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Charleston teachers to train in identifying Gullah, Geechee

Posted May 12

— The Charleston County School District is planning to train teachers to identify the patterns of Gullah and Geechee language, as part of an effort to better serve student speakers.

The Post and Courier of Charleston reports (http://bit.ly/2pDXUHX) that the professional development courses will take place before the start of the 2017-2018 school year. The school district began looking at ways to address language needs after school board member Michael Miller heard concerns that some teachers had no familiarity with the dialects, whose pre-Revolutionary War linguistic origins trace back to the west coast of Africa via the trans-Atlantic slave trade.

Interim arts and world language coordinator Catherine Hines-McCormack says instructors will teach students to code-switch— intentionally moving between ways of speaking depending on the context, like standardized testing.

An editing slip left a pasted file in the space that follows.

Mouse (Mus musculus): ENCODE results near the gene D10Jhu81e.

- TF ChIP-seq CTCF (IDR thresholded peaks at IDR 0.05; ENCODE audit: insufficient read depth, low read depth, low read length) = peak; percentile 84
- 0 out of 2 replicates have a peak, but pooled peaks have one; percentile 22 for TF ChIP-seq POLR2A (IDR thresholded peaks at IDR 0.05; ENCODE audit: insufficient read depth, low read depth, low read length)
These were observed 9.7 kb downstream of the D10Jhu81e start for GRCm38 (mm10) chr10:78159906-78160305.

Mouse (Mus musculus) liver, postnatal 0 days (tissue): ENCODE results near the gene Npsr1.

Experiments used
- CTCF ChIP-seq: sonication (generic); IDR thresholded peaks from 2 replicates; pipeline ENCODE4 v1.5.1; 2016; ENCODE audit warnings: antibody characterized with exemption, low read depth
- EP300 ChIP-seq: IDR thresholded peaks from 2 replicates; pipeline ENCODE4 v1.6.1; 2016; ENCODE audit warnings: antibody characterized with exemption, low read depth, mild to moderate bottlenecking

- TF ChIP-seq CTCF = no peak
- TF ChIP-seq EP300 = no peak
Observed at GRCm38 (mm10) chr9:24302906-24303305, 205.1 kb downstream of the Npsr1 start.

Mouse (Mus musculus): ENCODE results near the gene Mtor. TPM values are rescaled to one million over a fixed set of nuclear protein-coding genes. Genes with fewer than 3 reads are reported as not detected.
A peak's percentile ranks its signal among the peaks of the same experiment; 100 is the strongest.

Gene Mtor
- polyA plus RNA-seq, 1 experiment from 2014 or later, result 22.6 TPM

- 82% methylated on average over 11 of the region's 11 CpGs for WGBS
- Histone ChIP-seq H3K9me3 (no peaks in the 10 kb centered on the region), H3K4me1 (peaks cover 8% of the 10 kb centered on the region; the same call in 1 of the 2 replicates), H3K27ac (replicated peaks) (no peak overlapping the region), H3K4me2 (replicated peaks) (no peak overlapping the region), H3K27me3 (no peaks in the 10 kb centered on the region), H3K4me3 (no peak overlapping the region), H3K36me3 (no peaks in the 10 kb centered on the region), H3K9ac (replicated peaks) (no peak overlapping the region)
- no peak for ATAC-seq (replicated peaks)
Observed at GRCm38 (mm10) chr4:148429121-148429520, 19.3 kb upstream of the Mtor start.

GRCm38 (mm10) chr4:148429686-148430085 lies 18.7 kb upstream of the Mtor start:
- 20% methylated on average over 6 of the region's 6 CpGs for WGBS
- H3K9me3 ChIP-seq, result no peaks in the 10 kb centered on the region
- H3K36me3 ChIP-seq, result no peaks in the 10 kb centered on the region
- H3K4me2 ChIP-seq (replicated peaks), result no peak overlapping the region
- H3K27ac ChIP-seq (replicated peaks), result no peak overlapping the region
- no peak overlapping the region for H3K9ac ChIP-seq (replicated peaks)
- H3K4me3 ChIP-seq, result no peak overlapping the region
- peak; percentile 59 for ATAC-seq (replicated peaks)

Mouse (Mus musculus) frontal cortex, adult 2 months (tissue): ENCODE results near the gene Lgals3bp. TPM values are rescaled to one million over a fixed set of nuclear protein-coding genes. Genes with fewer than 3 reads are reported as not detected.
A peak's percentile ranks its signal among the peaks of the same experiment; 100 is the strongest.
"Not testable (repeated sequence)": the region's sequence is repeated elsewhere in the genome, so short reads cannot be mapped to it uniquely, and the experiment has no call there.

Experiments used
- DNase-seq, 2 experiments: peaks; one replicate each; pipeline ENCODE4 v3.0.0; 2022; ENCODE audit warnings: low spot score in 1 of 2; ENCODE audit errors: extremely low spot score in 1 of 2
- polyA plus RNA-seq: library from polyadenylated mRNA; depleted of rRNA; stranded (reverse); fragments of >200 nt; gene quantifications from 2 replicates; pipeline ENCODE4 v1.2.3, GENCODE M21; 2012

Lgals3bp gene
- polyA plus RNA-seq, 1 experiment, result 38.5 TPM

"We see it as a positive, but we know that historically it has not been viewed as a positive," Hines-McCormack said.

The goal is to help teachers understand and appreciate their students' home language.

Working with Gullah and Geechee-speaking students is not just a concern on the Sea Islands or in other rural areas, where the Gullah culture took root. School district staff in the past year have learned that a Spanish-speaking Latina student who come to Stall High in North Charleston had learned a form of Geechee from the students there.

Miller said the goal is to give every student an equal opportunity in the classroom.

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This story has been corrected to show the full name of the newspaper, The Post and Courier of Charleston.

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